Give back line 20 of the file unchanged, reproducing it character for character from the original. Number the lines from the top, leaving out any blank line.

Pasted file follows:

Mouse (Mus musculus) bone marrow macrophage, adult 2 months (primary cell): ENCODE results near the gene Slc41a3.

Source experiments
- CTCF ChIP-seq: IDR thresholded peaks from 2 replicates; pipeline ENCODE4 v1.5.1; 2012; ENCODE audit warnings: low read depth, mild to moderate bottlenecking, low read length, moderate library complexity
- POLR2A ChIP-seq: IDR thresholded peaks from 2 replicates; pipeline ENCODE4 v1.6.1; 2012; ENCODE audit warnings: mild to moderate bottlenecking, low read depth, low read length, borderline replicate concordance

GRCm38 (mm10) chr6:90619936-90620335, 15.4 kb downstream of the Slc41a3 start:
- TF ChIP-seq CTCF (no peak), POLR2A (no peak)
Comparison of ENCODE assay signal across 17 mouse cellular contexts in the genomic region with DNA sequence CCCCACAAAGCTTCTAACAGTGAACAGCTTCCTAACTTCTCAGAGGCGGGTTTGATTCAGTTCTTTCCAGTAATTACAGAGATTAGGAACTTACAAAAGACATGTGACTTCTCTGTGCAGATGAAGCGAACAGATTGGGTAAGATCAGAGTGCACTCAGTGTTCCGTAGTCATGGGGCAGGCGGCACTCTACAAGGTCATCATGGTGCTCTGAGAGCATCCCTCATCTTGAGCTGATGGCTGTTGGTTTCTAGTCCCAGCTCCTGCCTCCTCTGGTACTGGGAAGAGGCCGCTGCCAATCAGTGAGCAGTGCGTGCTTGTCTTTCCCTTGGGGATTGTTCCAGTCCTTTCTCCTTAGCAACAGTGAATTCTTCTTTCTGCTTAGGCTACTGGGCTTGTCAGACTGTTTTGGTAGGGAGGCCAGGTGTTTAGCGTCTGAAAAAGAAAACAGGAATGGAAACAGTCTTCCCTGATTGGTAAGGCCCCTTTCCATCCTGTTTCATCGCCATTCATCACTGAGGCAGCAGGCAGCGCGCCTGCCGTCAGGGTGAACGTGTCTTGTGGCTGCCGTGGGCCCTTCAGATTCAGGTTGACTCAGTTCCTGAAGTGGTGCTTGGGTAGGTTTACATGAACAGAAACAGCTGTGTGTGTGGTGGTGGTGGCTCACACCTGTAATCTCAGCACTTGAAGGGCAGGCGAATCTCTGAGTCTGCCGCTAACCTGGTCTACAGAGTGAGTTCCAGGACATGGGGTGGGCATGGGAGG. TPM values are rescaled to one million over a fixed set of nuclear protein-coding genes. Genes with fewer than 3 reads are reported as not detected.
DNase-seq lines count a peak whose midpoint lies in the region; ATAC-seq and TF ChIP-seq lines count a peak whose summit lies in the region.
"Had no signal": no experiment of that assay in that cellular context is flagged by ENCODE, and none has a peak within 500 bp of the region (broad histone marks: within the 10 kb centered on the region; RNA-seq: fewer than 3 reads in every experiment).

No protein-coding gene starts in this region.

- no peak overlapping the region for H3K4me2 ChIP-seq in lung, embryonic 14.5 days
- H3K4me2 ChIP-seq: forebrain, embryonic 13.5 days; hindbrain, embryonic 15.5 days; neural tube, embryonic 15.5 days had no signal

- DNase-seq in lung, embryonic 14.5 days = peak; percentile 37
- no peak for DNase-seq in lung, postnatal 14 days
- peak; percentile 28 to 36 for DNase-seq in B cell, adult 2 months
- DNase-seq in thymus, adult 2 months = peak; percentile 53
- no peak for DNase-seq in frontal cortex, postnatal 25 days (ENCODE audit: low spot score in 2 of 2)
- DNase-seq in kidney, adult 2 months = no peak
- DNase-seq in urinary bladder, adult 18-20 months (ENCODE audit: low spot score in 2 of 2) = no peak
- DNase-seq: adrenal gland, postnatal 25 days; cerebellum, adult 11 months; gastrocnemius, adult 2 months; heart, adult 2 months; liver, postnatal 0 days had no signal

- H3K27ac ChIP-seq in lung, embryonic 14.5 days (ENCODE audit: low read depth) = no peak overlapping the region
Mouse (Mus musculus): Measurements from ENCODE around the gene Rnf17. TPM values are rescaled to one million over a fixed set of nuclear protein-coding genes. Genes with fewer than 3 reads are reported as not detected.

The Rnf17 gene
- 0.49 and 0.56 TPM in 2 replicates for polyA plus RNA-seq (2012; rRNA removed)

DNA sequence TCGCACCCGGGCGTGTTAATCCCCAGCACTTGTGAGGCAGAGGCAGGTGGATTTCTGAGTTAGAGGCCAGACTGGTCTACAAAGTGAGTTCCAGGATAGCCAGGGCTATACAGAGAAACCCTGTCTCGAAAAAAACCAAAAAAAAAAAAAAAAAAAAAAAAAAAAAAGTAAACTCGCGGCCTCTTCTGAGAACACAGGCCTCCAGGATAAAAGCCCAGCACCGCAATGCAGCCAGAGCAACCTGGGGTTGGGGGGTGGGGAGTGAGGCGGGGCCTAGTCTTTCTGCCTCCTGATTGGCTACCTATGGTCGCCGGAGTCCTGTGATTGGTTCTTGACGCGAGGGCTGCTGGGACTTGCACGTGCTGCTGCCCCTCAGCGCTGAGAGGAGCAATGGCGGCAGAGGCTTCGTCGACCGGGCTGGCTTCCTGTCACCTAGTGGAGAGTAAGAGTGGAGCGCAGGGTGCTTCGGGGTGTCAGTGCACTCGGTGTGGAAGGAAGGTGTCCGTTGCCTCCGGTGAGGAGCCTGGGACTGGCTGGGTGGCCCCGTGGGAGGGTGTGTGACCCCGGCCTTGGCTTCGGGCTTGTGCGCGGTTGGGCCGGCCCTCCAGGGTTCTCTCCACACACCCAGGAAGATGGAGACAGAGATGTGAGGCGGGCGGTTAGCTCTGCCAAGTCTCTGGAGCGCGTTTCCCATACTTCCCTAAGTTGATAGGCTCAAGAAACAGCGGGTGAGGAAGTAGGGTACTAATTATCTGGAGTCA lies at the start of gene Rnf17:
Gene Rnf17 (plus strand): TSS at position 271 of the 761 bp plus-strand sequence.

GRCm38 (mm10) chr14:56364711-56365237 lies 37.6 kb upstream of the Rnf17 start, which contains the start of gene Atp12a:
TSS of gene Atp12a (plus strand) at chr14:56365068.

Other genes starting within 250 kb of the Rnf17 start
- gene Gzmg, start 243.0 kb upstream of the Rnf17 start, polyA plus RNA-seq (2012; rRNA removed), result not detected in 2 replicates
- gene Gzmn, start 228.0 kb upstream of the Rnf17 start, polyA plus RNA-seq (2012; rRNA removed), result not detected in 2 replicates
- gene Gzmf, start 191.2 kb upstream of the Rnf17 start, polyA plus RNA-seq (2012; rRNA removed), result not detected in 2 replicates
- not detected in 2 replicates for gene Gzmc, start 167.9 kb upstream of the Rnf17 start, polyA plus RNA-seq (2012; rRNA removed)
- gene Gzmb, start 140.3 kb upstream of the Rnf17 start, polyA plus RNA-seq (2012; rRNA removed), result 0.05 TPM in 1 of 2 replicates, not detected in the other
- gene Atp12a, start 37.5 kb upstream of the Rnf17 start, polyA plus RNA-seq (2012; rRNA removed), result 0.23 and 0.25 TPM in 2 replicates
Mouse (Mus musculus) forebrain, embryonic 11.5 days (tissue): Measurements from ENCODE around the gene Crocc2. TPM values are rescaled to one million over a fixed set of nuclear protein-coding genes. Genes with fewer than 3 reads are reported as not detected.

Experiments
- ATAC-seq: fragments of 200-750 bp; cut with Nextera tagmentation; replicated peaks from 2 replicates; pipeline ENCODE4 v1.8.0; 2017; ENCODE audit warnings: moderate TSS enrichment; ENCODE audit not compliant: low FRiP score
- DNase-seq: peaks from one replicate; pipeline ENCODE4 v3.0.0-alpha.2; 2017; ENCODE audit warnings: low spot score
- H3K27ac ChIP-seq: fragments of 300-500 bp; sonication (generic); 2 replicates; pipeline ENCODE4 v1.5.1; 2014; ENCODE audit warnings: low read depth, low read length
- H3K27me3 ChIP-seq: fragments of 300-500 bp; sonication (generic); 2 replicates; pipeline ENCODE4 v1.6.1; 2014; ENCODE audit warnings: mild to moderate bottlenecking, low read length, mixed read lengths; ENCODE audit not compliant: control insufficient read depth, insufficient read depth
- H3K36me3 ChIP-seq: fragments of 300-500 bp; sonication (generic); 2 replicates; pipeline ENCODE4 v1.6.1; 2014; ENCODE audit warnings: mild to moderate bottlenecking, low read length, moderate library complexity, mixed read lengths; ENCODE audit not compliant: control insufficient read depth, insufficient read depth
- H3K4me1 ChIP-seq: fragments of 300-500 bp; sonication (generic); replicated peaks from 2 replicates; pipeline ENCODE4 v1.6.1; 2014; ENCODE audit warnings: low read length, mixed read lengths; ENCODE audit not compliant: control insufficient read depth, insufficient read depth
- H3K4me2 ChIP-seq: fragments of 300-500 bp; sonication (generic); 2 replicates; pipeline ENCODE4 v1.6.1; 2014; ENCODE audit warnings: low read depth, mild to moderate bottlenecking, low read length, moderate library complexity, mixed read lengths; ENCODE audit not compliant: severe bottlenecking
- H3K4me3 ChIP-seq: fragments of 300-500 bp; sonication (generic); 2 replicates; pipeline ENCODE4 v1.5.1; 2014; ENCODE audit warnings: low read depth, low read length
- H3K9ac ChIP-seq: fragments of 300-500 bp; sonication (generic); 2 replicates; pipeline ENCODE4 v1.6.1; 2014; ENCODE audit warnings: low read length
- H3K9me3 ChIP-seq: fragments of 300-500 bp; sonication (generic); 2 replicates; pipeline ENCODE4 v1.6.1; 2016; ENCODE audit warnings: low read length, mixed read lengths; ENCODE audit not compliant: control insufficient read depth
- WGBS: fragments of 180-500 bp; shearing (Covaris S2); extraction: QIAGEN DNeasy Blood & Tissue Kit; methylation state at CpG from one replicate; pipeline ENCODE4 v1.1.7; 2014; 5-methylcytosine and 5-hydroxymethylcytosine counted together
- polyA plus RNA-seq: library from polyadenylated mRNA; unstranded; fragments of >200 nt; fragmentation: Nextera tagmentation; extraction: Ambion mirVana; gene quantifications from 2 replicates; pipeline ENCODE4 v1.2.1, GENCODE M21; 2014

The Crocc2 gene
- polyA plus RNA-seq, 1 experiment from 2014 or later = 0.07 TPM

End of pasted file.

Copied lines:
- DNase-seq: adrenal gland, postnatal 25 days; cerebellum, adult 11 months; gastrocnemius, adult 2 months; heart, adult 2 months; liver, postnatal 0 days had no signal